Hasakeh / AFP
Before extremists seized his hometown and turned his school into a prison, Syrian teenager Ahmad Mohammad never imagined he would be excited about sitting his final exams.
After a long wait, the 17-year-old and around 650 other teenagers were bussed into the northeastern Syrian city of Hasakeh this month to finally try to obtain their school diplomas. They travelled around 200 kilometres from several towns in the north of Raqa province that were retaken from the IS group by Kurdish militia in June.
Mohammad said he had not seen the inside of a classroom since early 2014, when extremists captured his hometown of Tal Abyad on the border with Turkey and began using it as a gateway to their Raqa stronghold. ‘They turned our school into a prison operated by IS fighters,’ he said.
‘My heart would grow heavy when I walked past my school, not allowed to go in. I would remember the good times with classmates the war has scattered across the globe,’ he said.
‘Going back to school brought me back to life… The future looked very dark for me, but that changed today,’ he added. Around two million children do not attend school in Syria, the United Nations says, five years into a complex war that has killed more than 270,000 people and sent millions into exile. In areas under its control, IS has enforced its own self-styled curriculum of religious education coupled with military training.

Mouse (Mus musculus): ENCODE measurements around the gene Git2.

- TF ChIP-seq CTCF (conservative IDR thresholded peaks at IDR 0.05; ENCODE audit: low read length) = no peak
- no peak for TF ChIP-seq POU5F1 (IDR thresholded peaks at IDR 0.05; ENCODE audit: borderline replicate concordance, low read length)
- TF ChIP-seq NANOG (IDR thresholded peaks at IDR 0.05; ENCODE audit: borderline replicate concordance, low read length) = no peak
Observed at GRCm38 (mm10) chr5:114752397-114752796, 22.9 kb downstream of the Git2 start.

‘We felt like outsiders’
In Hasakeh province, schools are run by either the government or Kurdish authorities who declared an autonomous region in areas under their control after the 2011 uprising against President Bashar Al Assad. Many of the students who travelled to the region brought heartrending tales of the obstacles they faced to get an education under IS.
‘My father is a teacher and he continued teaching us in secret’ after school was banned, said a teenager from the town of Suluk in Raqa province.
Tahami Abdullah, a school official in Tal Abyad, said when fighters first entered the town ‘they asked for teaching hours to be reduced and for some of the subjects to be dropped’.
‘Then they abolished education completely and transformed schools either into prisons, missions or religious police posts,’ he said.
He said IS forced many to sign a pledge promising not to teach the Syrian national curriculum. ‘They had their own special courses they would teach in their Islamic schools and missions,’ Abdullah said.
‘But no one taught or studied there except for their members and the families of the foreign fighters. We felt like outsiders.’
Ibrahim Khalil from Tal Abyad said he had not held a pen or notebook in several years because he was ‘so afraid IS would cut off my hand.’